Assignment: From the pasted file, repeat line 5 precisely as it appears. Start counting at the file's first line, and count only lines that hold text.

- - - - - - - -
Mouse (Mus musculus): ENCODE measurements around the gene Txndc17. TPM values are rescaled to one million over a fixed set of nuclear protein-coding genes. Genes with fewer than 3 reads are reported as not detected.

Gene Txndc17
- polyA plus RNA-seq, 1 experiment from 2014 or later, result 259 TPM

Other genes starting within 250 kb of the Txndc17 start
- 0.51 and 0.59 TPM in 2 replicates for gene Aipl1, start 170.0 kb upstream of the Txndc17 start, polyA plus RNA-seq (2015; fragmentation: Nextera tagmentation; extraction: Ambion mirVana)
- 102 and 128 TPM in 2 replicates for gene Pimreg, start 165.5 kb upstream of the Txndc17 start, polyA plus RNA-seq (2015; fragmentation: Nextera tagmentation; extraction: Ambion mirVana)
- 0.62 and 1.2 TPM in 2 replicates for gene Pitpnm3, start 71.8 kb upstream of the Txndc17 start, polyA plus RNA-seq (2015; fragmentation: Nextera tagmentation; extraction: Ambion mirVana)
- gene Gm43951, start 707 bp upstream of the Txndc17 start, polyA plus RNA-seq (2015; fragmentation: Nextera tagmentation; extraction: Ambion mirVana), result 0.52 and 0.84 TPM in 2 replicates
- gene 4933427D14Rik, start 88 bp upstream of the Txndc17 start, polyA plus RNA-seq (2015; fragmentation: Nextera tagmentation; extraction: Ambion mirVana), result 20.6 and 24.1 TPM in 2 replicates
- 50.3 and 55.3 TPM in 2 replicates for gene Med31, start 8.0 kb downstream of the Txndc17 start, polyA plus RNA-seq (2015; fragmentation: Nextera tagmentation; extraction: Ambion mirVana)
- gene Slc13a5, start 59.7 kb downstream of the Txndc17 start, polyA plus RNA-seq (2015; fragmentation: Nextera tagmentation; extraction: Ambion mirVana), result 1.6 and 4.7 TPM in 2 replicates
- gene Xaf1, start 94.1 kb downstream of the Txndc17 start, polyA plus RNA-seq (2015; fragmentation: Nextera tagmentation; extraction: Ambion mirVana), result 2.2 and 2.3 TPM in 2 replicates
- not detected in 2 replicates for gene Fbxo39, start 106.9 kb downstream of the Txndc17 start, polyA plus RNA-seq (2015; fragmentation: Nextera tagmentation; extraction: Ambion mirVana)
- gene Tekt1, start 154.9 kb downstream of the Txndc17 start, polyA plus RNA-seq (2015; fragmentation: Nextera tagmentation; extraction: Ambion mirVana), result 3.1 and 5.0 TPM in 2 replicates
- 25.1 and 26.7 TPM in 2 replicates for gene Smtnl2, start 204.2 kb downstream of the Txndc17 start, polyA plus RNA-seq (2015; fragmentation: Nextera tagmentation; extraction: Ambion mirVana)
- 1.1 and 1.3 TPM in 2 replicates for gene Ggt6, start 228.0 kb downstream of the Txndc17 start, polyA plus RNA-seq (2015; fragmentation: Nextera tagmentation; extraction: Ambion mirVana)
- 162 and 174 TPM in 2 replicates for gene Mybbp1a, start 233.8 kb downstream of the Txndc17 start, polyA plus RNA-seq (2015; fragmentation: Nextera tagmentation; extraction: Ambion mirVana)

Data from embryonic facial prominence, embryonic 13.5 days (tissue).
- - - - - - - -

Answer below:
- 0.51 and 0.59 TPM in 2 replicates for gene Aipl1, start 170.0 kb upstream of the Txndc17 start, polyA plus RNA-seq (2015; fragmentation: Nextera tagmentation; extraction: Ambion mirVana)